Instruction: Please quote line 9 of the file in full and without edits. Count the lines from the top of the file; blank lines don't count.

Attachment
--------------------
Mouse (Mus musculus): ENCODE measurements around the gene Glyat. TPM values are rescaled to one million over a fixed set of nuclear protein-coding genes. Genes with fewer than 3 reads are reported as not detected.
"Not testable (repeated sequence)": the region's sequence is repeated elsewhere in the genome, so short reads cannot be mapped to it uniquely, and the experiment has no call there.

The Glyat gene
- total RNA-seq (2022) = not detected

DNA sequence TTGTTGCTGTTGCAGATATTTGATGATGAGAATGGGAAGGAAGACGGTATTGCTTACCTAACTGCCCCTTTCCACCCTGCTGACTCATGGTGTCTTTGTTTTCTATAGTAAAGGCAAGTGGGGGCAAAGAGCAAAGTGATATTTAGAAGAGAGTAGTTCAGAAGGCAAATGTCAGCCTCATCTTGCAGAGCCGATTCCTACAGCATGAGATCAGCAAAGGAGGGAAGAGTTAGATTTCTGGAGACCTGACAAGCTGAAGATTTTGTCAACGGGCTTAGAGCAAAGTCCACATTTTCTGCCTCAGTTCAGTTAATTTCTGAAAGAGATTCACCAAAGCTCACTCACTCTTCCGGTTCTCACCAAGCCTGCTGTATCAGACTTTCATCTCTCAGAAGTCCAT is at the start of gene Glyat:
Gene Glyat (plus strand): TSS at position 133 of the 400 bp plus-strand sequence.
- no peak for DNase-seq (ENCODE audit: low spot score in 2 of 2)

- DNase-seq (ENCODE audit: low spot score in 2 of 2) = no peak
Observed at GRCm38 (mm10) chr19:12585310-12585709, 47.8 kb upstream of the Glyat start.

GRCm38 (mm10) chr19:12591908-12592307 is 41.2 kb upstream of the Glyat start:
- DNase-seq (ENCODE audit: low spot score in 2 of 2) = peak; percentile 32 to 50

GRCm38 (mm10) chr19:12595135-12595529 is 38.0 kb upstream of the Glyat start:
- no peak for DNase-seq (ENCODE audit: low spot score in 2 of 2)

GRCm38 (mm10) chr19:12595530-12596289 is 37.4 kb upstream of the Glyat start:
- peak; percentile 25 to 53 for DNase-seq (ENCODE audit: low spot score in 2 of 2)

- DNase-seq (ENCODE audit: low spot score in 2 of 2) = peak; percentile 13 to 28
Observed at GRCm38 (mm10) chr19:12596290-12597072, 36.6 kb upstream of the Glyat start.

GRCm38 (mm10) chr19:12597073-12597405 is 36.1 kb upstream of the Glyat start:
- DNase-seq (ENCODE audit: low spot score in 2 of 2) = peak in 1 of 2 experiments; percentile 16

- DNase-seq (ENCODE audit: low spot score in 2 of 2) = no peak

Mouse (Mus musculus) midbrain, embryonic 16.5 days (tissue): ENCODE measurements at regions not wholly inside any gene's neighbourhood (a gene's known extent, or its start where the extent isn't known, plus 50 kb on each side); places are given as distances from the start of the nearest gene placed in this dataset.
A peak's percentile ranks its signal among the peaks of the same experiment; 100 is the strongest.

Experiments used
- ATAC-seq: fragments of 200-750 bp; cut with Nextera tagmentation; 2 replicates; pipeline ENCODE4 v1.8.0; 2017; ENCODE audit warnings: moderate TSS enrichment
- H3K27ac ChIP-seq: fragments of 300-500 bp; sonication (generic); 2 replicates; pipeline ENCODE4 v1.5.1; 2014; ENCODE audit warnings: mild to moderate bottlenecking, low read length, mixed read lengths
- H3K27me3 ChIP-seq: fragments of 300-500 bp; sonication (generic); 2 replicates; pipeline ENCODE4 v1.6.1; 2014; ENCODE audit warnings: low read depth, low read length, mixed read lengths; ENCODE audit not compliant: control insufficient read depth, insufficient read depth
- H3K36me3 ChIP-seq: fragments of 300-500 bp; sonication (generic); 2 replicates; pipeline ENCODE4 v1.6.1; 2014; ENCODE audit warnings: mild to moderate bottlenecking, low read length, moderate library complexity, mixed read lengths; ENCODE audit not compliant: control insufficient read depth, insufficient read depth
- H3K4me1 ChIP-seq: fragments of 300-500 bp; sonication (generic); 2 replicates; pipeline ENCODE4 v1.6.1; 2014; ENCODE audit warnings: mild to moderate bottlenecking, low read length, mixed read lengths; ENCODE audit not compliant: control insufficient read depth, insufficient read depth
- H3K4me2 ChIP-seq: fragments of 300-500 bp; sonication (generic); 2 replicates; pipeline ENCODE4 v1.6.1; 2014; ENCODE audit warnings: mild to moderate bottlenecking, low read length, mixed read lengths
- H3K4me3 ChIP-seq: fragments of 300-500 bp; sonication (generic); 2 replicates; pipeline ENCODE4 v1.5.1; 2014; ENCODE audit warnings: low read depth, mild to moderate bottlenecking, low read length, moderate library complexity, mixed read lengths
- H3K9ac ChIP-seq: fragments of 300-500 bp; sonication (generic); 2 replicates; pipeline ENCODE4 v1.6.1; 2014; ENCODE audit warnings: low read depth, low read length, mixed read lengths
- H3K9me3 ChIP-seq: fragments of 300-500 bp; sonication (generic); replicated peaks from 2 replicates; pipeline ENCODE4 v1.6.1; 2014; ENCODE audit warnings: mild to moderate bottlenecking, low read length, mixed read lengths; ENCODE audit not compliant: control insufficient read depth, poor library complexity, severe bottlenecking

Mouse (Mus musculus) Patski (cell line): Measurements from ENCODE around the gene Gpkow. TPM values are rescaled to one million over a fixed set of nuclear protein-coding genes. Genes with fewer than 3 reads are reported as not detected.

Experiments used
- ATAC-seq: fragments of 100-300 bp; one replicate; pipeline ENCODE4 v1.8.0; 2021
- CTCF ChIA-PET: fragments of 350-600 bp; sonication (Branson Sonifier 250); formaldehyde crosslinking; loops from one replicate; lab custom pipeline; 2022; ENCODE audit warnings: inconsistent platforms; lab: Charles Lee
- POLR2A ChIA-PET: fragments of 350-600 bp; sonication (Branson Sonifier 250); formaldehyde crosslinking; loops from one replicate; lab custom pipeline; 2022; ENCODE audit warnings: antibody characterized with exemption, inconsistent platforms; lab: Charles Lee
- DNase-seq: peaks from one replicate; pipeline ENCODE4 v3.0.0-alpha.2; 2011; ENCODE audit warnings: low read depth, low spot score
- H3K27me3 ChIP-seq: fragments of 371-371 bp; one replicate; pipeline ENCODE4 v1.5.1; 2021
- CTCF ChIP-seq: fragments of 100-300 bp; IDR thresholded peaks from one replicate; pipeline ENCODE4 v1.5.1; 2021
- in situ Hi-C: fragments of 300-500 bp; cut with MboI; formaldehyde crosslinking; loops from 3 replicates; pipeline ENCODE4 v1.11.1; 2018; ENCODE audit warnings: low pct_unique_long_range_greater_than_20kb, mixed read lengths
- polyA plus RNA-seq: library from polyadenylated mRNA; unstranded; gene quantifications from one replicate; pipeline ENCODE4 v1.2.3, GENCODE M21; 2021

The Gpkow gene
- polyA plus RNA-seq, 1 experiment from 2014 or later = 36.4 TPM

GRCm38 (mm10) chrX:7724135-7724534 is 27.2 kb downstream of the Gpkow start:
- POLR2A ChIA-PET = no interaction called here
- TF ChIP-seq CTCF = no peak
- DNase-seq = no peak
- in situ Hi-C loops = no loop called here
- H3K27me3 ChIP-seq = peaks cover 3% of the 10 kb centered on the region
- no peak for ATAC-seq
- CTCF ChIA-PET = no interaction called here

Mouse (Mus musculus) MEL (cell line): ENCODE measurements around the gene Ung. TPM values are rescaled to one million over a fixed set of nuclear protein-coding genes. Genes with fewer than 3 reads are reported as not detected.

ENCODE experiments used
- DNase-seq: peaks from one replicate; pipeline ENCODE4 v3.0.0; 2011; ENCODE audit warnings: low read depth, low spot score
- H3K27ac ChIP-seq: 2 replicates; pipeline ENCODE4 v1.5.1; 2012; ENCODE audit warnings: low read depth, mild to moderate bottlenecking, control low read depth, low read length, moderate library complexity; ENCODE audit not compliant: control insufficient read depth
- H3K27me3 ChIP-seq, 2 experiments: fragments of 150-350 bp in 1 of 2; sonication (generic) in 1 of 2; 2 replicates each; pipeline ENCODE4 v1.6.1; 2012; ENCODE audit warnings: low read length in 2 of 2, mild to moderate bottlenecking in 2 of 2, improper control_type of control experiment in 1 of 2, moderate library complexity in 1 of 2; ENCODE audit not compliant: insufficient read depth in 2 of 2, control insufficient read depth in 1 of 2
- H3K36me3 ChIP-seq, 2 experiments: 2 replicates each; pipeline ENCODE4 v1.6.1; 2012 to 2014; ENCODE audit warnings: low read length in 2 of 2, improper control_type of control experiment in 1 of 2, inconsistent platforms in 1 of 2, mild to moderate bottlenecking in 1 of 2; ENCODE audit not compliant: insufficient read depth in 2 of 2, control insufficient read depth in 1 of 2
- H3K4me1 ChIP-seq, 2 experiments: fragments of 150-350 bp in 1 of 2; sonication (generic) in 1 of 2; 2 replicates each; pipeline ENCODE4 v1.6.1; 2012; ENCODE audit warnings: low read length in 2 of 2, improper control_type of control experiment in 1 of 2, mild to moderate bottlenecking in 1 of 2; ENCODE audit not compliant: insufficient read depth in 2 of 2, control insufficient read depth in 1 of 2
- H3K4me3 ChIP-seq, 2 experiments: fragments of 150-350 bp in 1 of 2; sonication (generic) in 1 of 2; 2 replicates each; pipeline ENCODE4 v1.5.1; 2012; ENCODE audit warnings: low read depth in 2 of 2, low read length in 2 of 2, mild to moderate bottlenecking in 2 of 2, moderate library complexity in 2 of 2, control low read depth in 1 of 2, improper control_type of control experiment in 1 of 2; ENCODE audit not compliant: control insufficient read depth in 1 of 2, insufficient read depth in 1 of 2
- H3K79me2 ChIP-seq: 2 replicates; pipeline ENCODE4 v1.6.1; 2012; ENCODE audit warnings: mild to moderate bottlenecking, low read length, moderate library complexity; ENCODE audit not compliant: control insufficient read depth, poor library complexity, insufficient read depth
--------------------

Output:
Observed at GRCm38 (mm10) chr19:12585310-12585709, 47.8 kb upstream of the Glyat start.